"When you have an environment like this where the crisis is so deeply rooted from the credit standpoint, it adds an extra layer of ambiguity and ultimately of uncertainty," said Mark Freeman, portfolio manager for Westwood Holdings Group Inc. "That is what the markets are struggling with."
Even with the Federal Reserve and other major central banks around the world slashing interest rates Wednesday, experts were hesitant to call it a bottom.
"Technical indicators tell us that we're overdue for at least a short-term bounce," said Liz Ann Sonders, chief investment strategist for San Francisco-based brokerage Charles Schwab Corp. "That doesn't tell us that the bear market is necessarily over."
This bear market—a term often defined as a prolonged drop in stock prices of 20 percent or more—already is harsher than most of the 10 bear markets since the 1930s. Those markets lasted an average of about 16 months from peak to trough, with average stock losses of 31 percent.
Since the record 83 percent plunge in 1929-32, the current market is exceeded only by the drops of 49 percent in 2000-02 during the tech stock implosion and 48 percent in 1973-74 during a recession and energy crisis.
The magnitude of this decline is close to that of the dot-com collapse earlier this decade, but this time, it's not just retirement accounts and stock portfolios that are being hurt. Increasingly, the availability of loans and credit is drying up, too.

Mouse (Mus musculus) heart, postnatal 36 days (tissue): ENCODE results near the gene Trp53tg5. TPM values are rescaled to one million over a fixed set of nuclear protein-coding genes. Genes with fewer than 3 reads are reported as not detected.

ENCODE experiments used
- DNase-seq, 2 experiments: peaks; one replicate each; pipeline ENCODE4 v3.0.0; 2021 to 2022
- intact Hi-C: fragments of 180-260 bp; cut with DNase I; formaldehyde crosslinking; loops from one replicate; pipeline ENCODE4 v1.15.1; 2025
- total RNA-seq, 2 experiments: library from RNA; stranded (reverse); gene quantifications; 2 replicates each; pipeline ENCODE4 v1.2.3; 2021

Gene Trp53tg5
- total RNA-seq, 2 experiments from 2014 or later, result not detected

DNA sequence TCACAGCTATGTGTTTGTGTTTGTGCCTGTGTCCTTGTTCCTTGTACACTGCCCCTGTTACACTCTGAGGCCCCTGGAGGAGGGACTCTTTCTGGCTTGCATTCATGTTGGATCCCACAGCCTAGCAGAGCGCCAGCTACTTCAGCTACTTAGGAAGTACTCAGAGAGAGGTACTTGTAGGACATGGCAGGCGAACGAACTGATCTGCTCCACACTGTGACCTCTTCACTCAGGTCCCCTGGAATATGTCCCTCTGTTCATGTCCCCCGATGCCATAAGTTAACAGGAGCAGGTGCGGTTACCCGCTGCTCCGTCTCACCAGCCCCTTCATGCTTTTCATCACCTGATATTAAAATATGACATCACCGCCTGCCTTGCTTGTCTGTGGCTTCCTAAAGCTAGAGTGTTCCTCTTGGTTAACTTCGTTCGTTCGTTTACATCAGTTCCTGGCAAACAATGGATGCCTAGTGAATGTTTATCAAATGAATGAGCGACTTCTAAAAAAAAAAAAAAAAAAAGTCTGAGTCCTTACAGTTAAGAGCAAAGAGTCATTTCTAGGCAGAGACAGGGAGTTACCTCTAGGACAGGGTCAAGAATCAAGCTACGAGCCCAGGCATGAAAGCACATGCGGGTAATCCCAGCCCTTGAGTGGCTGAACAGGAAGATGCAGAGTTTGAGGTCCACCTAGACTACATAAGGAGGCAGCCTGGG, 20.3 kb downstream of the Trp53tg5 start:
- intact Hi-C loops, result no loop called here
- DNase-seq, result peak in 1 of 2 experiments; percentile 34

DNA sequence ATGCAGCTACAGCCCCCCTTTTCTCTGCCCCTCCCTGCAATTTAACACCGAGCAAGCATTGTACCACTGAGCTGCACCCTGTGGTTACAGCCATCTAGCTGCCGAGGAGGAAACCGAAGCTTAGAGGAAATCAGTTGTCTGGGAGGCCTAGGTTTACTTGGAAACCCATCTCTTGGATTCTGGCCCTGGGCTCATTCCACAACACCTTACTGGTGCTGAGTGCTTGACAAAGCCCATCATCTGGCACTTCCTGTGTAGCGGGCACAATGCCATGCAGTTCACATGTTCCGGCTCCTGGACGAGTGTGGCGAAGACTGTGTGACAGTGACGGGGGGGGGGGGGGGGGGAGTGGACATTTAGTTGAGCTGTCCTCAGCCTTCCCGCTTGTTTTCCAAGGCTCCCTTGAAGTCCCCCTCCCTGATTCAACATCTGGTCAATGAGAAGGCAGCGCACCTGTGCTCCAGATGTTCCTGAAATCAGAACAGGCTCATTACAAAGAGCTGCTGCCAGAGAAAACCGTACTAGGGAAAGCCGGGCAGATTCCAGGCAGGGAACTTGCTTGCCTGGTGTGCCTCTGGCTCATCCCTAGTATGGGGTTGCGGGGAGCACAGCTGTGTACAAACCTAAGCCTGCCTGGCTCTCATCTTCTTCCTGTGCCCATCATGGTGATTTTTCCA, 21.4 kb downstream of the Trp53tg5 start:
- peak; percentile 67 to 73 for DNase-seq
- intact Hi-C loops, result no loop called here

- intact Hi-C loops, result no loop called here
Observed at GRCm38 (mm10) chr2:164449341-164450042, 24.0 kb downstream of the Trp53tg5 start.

Rob Arnott, chairman of Research Affiliates LLC in Newport Beach, Calif., thinks the big difference this time is that Americans are feeling increasing pain apart from the stock market.
"People in 2000-02 saw their 401(k)s become 201(k)s, but the impact on their personal lives otherwise was minimal," he said. "This time, it is starting to be significant. People who have home equity lines and use them to pay for holidays or buy a car are finding that their loan facilities are getting pulled. That affects the way they look at their own spending."
He predicts another six to nine months for this bear market.
Some are far more pessimistic.
Money manager Peter Schiff, who has long espoused the bleakest of market views, said the Dow has a good chance to sink to 7,500 or lower. He expects the bear market to last another five years or more. That would signal a possible loss of at least 20 percent more in shareholder value.
"Everybody wants to think there's a government solution to spare us the pain," said Schiff, who runs the investment firm Euro Pacific Capital Inc. in Darien, Conn. "There is no government solution. All there is is more pain."
One wild card is that a recession—unofficially defined as a decline in the gross domestic product for two or more consecutive quarters—could seriously crimp consumer spending, which accounts for two-thirds of U.S. economic activity.
Without that money flowing into the economy, a rally in stocks may be unlikely.
Once the bear market ends, investors could still have a long wait to recover their losses. After a stock market index falls 33 percent, it has to rise 50 percent just to get back to where it started.